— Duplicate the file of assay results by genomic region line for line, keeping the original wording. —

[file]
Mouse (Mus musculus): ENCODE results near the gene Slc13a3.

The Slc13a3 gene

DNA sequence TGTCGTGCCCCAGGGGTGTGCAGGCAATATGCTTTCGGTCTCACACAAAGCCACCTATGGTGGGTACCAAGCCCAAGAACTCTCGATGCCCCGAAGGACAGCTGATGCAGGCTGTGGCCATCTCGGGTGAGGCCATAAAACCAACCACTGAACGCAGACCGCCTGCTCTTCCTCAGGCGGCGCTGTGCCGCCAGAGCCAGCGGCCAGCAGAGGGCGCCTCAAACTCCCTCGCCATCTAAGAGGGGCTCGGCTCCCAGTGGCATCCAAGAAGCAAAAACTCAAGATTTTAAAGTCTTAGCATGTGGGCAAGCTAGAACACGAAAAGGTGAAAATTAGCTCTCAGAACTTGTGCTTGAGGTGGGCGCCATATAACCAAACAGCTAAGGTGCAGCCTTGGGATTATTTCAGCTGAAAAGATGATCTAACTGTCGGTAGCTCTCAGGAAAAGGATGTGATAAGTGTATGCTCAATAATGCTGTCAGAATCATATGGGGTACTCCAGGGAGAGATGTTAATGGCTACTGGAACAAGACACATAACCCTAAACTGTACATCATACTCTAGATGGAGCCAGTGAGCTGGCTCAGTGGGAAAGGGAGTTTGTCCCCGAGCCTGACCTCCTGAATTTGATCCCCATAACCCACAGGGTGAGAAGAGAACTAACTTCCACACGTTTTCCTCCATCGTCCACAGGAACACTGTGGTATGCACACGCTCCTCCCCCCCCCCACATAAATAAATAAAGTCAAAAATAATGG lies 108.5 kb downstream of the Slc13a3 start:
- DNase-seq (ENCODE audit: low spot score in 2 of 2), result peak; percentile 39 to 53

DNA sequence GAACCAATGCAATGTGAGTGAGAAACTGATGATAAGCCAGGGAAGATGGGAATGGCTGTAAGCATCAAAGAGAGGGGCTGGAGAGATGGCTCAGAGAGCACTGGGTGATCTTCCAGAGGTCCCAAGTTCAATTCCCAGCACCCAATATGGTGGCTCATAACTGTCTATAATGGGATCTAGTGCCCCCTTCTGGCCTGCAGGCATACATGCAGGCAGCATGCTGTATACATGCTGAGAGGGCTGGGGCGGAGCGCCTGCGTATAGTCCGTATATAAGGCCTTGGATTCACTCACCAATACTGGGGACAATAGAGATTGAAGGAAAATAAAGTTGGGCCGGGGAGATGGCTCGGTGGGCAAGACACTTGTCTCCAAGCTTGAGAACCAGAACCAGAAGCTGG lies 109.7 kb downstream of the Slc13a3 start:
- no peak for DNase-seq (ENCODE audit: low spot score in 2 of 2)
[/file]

Mouse (Mus musculus): ENCODE results near the gene Slc13a3.

The Slc13a3 gene

DNA sequence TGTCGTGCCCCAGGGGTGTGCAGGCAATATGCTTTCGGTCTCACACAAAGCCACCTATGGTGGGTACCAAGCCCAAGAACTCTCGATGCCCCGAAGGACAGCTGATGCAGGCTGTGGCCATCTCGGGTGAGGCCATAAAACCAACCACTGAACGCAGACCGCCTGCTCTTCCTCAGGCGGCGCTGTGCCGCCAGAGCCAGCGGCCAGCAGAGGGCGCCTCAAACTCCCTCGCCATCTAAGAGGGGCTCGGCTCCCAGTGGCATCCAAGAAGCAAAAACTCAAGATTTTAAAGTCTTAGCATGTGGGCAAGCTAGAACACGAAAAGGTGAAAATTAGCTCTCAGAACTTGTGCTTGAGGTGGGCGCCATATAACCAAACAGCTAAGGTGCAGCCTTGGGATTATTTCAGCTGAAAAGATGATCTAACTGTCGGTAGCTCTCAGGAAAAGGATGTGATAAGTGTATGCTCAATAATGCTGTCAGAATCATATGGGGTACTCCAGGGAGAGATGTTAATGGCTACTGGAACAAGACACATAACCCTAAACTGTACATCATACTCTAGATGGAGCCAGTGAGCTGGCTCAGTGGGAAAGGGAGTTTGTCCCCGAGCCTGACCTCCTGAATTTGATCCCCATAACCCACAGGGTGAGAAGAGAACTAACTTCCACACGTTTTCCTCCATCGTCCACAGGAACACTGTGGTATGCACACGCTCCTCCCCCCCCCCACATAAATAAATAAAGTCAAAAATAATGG lies 108.5 kb downstream of the Slc13a3 start:
- DNase-seq (ENCODE audit: low spot score in 2 of 2), result peak; percentile 39 to 53

DNA sequence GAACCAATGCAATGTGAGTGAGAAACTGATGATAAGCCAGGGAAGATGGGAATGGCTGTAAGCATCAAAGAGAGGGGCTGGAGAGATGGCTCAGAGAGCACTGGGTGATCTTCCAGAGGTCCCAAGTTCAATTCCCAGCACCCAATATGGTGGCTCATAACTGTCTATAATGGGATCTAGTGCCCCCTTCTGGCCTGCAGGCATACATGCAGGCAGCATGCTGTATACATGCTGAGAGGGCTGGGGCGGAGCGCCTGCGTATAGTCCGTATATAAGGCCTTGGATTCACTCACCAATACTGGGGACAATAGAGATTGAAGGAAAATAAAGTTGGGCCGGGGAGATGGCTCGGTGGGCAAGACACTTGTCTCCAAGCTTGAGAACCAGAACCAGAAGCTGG lies 109.7 kb downstream of the Slc13a3 start:
- no peak for DNase-seq (ENCODE audit: low spot score in 2 of 2)